Create & Integrate
Posts Tagged ‘how to do social media’
Monday, April 4th, 2011
How to build your own successful, integrated social media program, Part I.
Is your company ready to start a social media campaign to support your online marketing, public relations or sales efforts? If so, before you build your platforms out, it’s a good idea to develop a “strategy of engagement”. When I started at Metropolitan State College of Denver in December 2009, I spent a month developing a social media and online web presence strategy before building out the individual platforms. It’s unlikely that you will do everything that you lay out in your plan. However, it’s important to have a document to refer back to so that you can stay focused on your goals and measure your results.
While developing my plan, I took into account previous marketing research done for the College and also the latest developments in social media. I read numerous books, including “Facebook Marketing for Dummies” and “How to Really Use LinkedIn”. And I was fortunate to have access to extensive, tailored research done by KEOS Marketing for the Office of College Communications. The research compared and contrasted social media programs of colleges and universities throughout the United States. The study evaluated the most and least successful programs and pointed Metro State in the right direction. While I took into account much of the KEOS research, there were other factors that I had to consider in developing my plan.
Metro State is dissimilar from other colleges in that it caters to commuters, rather than 18-year-olds fresh out of high school There is very little campus housing, and the average student is 26 with a full-time job and/or a family. As well, there has traditionally been little communication with alumni. Thus, many students don’t necessarily feel the same sort of affinity for their alma mater as students in other schools. Or, even if they do feel affinity, there aren’t many avenues for communication with the College. Taking all that information into consideration, I established various goals. They were:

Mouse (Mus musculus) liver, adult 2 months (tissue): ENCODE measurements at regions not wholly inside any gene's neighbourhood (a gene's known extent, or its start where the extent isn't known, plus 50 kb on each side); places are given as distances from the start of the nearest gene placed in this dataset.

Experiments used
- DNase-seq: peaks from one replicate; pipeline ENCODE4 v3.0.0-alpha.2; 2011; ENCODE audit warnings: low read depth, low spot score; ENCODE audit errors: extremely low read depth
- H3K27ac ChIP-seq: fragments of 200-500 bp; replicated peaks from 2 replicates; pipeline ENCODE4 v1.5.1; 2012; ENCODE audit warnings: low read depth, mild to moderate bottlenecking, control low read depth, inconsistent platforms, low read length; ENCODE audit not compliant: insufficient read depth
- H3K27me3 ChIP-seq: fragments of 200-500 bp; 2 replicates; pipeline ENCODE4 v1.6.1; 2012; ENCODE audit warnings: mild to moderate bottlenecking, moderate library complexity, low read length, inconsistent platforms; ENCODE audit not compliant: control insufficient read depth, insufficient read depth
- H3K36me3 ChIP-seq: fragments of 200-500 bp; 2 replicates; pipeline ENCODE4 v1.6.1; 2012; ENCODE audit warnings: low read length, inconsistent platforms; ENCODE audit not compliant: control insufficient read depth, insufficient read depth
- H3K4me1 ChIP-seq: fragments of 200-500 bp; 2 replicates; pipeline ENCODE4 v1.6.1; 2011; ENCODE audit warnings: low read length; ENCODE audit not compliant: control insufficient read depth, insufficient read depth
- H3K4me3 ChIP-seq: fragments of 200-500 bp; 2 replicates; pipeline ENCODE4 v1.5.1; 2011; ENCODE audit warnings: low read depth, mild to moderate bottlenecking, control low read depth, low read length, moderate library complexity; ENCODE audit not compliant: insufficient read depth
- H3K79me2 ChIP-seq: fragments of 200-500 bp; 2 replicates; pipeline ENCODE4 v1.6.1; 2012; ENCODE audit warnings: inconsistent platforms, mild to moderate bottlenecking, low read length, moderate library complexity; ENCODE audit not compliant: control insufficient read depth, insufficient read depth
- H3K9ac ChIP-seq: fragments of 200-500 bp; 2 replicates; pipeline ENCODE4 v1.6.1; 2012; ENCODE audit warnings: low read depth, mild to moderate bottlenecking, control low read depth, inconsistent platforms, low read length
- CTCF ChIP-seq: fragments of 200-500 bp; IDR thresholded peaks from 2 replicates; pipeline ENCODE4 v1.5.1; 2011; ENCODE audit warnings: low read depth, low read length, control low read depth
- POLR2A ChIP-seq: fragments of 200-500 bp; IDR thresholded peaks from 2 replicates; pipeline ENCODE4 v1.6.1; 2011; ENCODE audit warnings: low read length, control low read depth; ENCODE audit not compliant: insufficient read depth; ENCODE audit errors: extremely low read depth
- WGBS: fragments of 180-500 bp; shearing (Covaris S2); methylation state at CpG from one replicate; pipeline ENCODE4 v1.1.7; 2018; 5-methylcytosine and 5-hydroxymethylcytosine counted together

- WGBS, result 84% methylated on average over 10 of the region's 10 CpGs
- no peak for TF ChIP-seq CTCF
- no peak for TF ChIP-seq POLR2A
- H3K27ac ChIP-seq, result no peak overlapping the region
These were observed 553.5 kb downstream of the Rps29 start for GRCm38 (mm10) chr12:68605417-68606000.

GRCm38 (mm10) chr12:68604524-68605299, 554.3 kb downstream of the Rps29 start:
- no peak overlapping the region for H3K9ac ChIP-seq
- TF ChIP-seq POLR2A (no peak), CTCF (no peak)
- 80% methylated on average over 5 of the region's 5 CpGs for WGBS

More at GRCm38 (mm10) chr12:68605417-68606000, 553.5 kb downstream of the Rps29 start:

- To leverage social marketing as another communication vehicle to support the current Alumni Association strategic plan, which focused almost 100 percent on increasing alumni engagement (which meant alumni: communicating with each other, faculty members or departments; volunteering for or attending events; reading e-mails; donating money; reading College-disseminated publications; and/or somehow interacting with the College.)
- Develop and implement campaigns that increase online involvement, and then measure (and eventually monetize) the results
- Utilize available analytics to gauge where alumni where going online and what they were interested in reading/viewing/clicking on
- To meet or exceed objectives of increased involvement, and define the best approach to do that
- To be on the cutting edge of social online marketing
- To create a written plan detailing methods of engagement that can be used as a model for other institutions
- To use social media platforms to support a College-based, password-protected Content Management System that would be made available just for Alumni. (Note: We ended up not using the product because after beta testing it for three months we discovered our alumni really disliked it. Subsequently, we changed our strategic direction by focusing exclusively on traditional social media platforms).
I also took into account the main reasons why social media campaigns fail, which are that organizations and businesses:
- Lack expectations
- Don’t specify what they are trying to accomplish
- Have insufficient tracking capabilities
Finally, I outlined a seven-step process specifically for Metro State. I’ll write more about those steps in next Monday’s article of the week.
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